For all those closeted Keynesians still lurking out there touting the positive effects of government spending on economic growth, I offer this follow-up to Jeff Tucker’s post. An article in the NY Times states:
Neither [political] party addressed the unexpected contribution of military spending to economic growth. It accounted for $17.4 billion of the $108.5 billion increase in the G.D.P. in the first quarter, adjusted for inflation. Not since the second quarter of last year, when the war started, has military spending been so important to growth. Most of the increased spending went to the Air Force, for “base support equipment,” the Bureau of Economic Analysis reported. Very little went for weaponry, although that might change if the fighting continues to escalate.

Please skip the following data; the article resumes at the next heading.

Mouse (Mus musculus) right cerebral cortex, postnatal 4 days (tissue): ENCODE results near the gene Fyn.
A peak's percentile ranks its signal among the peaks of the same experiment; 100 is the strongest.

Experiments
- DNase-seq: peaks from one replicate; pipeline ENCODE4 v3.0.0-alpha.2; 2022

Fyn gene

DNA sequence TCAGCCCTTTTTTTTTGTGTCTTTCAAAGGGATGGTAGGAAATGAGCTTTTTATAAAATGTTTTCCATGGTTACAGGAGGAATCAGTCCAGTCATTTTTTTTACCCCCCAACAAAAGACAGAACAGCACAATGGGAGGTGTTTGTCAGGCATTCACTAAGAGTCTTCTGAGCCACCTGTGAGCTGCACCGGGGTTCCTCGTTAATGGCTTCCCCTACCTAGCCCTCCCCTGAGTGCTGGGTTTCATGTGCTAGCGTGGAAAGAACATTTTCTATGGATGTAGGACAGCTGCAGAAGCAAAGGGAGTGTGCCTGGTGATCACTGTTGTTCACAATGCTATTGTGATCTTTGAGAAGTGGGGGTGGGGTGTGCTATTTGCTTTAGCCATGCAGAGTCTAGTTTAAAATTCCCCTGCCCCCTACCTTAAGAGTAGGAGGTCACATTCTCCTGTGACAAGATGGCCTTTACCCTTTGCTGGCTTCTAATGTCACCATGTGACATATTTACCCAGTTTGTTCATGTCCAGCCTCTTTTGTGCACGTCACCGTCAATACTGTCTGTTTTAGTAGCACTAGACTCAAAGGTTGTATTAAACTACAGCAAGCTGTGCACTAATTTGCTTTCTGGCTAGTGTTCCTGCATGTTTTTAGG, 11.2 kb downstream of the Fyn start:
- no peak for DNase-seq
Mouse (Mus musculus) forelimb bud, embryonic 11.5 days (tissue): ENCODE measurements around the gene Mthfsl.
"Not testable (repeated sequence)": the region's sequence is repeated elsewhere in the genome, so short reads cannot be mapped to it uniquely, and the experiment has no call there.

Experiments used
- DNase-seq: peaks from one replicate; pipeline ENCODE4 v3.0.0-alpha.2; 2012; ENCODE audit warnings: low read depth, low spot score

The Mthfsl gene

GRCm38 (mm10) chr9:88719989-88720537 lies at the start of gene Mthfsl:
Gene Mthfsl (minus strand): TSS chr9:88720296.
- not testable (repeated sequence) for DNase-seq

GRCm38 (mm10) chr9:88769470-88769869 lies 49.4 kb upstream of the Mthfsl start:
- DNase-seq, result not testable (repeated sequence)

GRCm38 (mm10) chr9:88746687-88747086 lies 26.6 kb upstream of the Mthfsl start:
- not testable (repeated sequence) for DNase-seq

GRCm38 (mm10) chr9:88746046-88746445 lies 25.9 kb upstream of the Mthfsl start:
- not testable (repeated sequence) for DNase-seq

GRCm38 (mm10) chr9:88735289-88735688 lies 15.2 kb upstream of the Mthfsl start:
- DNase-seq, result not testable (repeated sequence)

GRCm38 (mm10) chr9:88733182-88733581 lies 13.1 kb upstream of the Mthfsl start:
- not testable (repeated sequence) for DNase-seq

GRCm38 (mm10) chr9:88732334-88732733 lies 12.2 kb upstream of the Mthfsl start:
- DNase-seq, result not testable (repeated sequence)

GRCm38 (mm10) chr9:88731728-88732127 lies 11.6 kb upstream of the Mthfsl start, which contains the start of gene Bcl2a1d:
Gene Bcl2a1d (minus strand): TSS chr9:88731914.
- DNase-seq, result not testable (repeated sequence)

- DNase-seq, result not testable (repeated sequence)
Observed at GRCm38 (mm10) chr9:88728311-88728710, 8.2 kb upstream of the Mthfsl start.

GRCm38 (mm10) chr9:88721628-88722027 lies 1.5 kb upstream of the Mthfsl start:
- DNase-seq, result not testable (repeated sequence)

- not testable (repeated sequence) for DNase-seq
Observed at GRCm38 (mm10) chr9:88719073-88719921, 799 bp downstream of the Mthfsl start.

This all brings to mind a principle that Ludwig von Mises enunciated so well in Human Action: As war becomes the driving force of an economy, it is inevitable too that it will become “a convenient pretext for innumerable measures of government interference with business which in many countries step by step led to full ‘war socialism’.”
The current administration has advanced the cause of both domestic and foreign intervention. And in the long run, this turn toward the war economy is going to have vast implications for both freedom and prosperity.
Well, in this context, Keynes was right about one thing: “In the long run, we are all dead.”